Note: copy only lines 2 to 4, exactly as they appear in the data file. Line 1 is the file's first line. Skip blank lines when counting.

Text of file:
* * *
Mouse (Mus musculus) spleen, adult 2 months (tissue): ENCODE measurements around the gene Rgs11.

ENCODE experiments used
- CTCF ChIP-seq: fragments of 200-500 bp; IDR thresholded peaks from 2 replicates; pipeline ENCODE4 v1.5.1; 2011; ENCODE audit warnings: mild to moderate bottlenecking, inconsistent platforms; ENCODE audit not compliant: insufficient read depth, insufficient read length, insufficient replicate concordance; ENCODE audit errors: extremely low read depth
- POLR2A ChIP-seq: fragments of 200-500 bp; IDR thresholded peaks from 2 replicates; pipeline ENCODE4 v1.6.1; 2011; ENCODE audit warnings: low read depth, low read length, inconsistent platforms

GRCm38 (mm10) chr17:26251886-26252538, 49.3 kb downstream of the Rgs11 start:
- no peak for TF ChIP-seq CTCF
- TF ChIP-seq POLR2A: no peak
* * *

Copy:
ENCODE experiments used
- CTCF ChIP-seq: fragments of 200-500 bp; IDR thresholded peaks from 2 replicates; pipeline ENCODE4 v1.5.1; 2011; ENCODE audit warnings: mild to moderate bottlenecking, inconsistent platforms; ENCODE audit not compliant: insufficient read depth, insufficient read length, insufficient replicate concordance; ENCODE audit errors: extremely low read depth
- POLR2A ChIP-seq: fragments of 200-500 bp; IDR thresholded peaks from 2 replicates; pipeline ENCODE4 v1.6.1; 2011; ENCODE audit warnings: low read depth, low read length, inconsistent platforms